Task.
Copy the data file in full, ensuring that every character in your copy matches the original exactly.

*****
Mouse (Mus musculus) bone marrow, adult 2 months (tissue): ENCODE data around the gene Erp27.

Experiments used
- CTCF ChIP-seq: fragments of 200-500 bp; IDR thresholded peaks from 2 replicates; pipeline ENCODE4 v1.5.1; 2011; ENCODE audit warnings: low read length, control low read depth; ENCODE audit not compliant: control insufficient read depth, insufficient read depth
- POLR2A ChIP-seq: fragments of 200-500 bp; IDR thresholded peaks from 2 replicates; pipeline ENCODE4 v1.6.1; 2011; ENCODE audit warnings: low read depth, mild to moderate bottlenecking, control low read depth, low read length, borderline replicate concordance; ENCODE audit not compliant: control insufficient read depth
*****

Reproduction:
Mouse (Mus musculus) bone marrow, adult 2 months (tissue): ENCODE data around the gene Erp27.

Experiments used
- CTCF ChIP-seq: fragments of 200-500 bp; IDR thresholded peaks from 2 replicates; pipeline ENCODE4 v1.5.1; 2011; ENCODE audit warnings: low read length, control low read depth; ENCODE audit not compliant: control insufficient read depth, insufficient read depth
- POLR2A ChIP-seq: fragments of 200-500 bp; IDR thresholded peaks from 2 replicates; pipeline ENCODE4 v1.6.1; 2011; ENCODE audit warnings: low read depth, mild to moderate bottlenecking, control low read depth, low read length, borderline replicate concordance; ENCODE audit not compliant: control insufficient read depth